We exploited (a) the selective access of the anti-synaptophysin antibody to the peripheral synaptophysin upon digitonin permeabilization of paraformaldehyde-fixed PC12 cells and (b) the ability to extract synaptophysin from fixed cells, to demonstrate that the peripheral synaptophysin immunoreactivity included the biotinylated synaptophysin accumulated in the pre-SLMV compartment at 18°C. When Triton X-100 extracts of fixed and nonfixed PC12 cells that had been biotinylated at 18°C were adsorbed to streptavidin–agarose, virtually the same amount of synaptophysin immunoreactivity was detected on the beads (Fig. 12,A). This showed that Triton X-100 quantitatively extracted from paraformaldehyde-fixed PC12 cells, and the synaptophysin biotinylated at 18°C. Next, PC12 cells biotinylated for 30 min at 18°C were fixed, permeabilized with digitonin, and exposed to anti-synaptophysin antibody. The biotinylated synaptophysin was then extracted by Triton X-100, adsorbed to streptavidin–agarose, and analyzed for bound anti-synaptophysin antibody. If the peripheral synaptophysin that is selectively tagged by anti-synaptophysin addition to digitonin-permeabilized fixed cells (see Fig. 11, A and a) included the synaptophysin biotinylated at 18°C, one would expect to detect anti-synaptophysin immunoreactivity associated with the streptavidin–agarose beads in this condition. This was indeed the case (Fig. 12 B).

Electron microscopy of immunogold-labeled ultrathin cryosections revealed synaptophysin immunoreactivity associated with a pleiomorphic subplasmalemmal membrane system in both PC12 cells biotinylated for 30 min at 18°C (Fig. 13, A–D) and cells kept at 37°C (Fig. 13, E–H). Most membranes immunoreactive for synaptophysin had a tubular or cisternal morphology and often were localized in very close proximity to the plasma membrane. Connections between these membranes and the plasmalemma could not be convincingly demonstrated, presumably because the fixation had to be carried out at 4°C to allow a comparison of synaptophysin immunoreactivity between the cells incubated at 18° and 37°C (see Materials and Methods); at 4°C, these connections become very narrow (Fig. 6 and Discussion). Little synaptophysin immunoreactivity was detected on the plasma membrane itself, consistent with the results of biotinylation at 4°C (Fig. 5 A).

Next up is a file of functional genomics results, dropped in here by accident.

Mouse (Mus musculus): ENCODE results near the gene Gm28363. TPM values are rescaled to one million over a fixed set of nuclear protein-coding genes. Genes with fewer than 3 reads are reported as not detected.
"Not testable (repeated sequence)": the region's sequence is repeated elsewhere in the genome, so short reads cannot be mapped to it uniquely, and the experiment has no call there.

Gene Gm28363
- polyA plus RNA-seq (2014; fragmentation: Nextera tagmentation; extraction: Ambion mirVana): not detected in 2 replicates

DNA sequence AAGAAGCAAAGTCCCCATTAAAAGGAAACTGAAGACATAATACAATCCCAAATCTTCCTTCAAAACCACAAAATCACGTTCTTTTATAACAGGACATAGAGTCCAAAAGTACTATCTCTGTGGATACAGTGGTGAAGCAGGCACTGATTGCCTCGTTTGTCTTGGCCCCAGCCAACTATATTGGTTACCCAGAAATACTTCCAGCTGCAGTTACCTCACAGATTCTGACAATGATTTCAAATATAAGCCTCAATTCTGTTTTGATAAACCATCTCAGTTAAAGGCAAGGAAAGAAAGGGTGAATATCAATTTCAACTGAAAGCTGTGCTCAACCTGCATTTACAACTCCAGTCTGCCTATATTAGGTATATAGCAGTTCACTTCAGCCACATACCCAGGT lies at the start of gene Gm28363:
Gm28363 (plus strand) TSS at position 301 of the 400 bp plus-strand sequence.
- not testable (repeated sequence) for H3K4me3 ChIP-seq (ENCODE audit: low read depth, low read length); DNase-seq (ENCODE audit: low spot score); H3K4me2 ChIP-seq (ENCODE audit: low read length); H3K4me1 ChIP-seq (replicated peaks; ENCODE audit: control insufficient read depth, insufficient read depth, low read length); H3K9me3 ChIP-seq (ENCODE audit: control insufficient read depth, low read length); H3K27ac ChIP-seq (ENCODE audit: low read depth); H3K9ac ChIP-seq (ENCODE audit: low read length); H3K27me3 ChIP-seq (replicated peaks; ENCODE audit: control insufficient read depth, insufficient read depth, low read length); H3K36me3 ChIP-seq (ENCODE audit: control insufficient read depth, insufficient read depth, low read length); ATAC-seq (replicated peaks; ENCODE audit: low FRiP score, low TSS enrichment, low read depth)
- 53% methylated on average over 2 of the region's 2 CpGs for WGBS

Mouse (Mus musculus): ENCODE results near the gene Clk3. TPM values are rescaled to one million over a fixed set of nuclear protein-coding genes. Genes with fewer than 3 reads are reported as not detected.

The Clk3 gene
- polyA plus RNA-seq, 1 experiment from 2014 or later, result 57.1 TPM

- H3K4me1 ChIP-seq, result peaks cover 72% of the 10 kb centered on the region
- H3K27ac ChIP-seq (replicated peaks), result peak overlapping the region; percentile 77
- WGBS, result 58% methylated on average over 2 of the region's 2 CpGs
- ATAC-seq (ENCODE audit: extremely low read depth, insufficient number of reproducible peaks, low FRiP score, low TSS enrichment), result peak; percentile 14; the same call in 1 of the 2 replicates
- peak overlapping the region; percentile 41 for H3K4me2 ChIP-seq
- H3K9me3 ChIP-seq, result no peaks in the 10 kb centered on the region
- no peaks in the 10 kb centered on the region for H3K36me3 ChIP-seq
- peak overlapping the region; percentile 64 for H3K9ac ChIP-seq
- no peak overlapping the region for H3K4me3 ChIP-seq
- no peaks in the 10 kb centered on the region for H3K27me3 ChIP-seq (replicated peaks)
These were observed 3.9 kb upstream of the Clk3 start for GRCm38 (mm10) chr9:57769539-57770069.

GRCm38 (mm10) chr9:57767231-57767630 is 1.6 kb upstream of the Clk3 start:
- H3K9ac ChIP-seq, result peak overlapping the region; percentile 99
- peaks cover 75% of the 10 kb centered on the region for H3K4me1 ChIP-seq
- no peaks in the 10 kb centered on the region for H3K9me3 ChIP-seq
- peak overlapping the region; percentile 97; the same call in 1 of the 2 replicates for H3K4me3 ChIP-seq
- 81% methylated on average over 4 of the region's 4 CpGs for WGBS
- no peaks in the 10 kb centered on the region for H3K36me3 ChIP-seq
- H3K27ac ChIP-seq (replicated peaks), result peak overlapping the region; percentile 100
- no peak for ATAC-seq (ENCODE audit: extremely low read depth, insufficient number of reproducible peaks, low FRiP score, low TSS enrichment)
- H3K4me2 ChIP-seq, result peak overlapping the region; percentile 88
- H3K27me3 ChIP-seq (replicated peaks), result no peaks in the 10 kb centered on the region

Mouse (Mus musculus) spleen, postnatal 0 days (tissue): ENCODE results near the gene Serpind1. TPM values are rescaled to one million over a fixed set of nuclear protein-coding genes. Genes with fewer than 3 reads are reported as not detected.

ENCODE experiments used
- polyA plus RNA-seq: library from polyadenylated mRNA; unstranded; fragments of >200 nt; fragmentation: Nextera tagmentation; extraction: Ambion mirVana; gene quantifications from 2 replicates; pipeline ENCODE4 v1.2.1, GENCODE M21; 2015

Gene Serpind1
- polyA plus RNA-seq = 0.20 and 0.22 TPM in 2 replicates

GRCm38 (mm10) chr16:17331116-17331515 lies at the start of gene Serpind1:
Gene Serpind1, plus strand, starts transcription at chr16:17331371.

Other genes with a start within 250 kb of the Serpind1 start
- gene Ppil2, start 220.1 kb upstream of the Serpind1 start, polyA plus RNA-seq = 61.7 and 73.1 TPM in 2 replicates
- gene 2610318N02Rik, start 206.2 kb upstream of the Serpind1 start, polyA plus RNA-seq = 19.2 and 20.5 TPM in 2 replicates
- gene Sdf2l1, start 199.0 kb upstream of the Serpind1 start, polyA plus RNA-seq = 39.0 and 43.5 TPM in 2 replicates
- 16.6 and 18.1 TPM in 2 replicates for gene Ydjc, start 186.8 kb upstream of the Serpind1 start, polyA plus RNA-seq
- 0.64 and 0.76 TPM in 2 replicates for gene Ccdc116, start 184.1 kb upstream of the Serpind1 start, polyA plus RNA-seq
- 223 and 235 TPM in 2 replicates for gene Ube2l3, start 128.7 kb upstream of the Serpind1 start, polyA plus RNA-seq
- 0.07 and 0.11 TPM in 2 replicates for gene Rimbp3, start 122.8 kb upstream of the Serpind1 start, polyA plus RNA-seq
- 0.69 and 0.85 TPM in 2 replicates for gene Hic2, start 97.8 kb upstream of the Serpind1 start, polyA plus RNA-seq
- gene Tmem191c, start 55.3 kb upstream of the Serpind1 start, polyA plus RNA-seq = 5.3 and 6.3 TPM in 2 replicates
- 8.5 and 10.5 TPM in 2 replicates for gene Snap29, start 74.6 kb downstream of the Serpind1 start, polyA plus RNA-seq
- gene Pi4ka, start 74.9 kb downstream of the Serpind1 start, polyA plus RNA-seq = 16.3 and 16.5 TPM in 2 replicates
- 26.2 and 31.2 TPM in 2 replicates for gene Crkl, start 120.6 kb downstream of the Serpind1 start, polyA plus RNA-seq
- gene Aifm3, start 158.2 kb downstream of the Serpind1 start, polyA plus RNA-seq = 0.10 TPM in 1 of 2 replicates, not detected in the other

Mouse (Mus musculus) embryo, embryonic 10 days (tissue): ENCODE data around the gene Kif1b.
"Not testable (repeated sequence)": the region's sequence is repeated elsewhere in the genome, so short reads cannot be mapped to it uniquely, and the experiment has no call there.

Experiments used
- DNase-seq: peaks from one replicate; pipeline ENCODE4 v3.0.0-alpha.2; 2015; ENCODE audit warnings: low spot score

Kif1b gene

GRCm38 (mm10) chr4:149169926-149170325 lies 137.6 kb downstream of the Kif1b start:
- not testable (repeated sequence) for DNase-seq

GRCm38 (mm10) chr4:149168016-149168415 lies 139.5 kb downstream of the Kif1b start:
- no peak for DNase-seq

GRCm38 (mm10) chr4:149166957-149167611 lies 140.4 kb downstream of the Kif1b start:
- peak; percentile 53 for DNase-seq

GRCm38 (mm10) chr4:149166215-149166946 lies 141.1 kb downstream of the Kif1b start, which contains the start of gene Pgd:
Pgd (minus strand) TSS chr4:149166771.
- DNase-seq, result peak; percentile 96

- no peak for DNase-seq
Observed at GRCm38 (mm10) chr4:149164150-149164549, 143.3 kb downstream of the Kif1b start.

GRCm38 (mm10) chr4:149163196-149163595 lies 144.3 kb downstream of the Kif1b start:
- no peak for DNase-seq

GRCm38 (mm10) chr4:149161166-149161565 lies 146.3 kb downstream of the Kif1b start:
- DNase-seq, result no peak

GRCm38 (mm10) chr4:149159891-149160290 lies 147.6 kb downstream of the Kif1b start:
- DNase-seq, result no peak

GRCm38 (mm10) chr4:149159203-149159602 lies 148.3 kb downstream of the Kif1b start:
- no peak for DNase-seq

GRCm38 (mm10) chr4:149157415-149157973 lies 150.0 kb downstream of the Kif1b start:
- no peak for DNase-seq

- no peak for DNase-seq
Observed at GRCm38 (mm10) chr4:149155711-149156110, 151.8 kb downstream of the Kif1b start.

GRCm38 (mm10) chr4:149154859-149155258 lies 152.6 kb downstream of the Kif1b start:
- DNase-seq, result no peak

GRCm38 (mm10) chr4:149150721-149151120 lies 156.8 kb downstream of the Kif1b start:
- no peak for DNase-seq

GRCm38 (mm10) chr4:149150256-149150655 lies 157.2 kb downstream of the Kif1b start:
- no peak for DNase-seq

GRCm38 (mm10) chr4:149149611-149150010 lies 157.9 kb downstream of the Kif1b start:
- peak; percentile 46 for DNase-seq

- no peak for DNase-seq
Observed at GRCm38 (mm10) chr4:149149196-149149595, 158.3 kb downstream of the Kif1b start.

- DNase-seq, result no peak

Discussion

We have characterized the compartment from which SLMVs originate, using cell surface–biotinylated synaptophysin and SV2 as markers. Our results lead to a modification of the concept about the biogenesis of SLMVs in neuroendocrine cells, which is illustrated by the model shown in Fig. 14. According to our results, SLMVs originate from a subplasmalemmal tubulo-cisternal membrane system, referred to as SLMV donor compartment, that is (a) distinct from the transferrin receptor–containing endosome and (b) connected to the plasmalemma via a narrow membrane continuity.

The SLMV Donor Compartment Is Connected to the Plasma Membrane

The key observation, which provided the basis for the identification and characterization of the SLMV donor compartment, was that upon cell surface biotinylation at 18°C, a temperature which blocked the appearance of synaptophysin in SLMVs, all of the biotinylated synaptophysin was present in avidin-protected membranes, the majority of which were accessible to MesNa and therefore in continuity with the plasmalemma. This allowed us to show, by chasing such biotinylated synaptophysin following MesNa treatment at 37°C, that SLMVs originate from the latter membranes. Further evidence is provided by our experiments in which PC12 cells were biotinylated at 18°C, treated with avidin or MesNa, and then perforated to perform cell-free SLMV biogenesis; MesNa but not avidin pretreatment abolished the appearance of biotinylated synaptophysin in SLMVs (Schmidt, A., and W.B. Huttner, manuscript in preparation).

SLMVs originated from membranes in continuity with the plasmalemma not only upon reversal of the 18°C block, but also when cells were maintained at physiological temperature. After cell surface biotinylation at 37°C for 2 min followed by a 10 min chase, some (∼5% in Fig. 9,A) of the biotinylated synaptophysin had already appeared in SLMVs, but the vast majority (>90% in Fig. 9, B and C) was still present in the faster sedimenting membranes from which these SLMVs must have been originating. The latter synaptophysin was protected from avidin but largely sensitive to MesNa.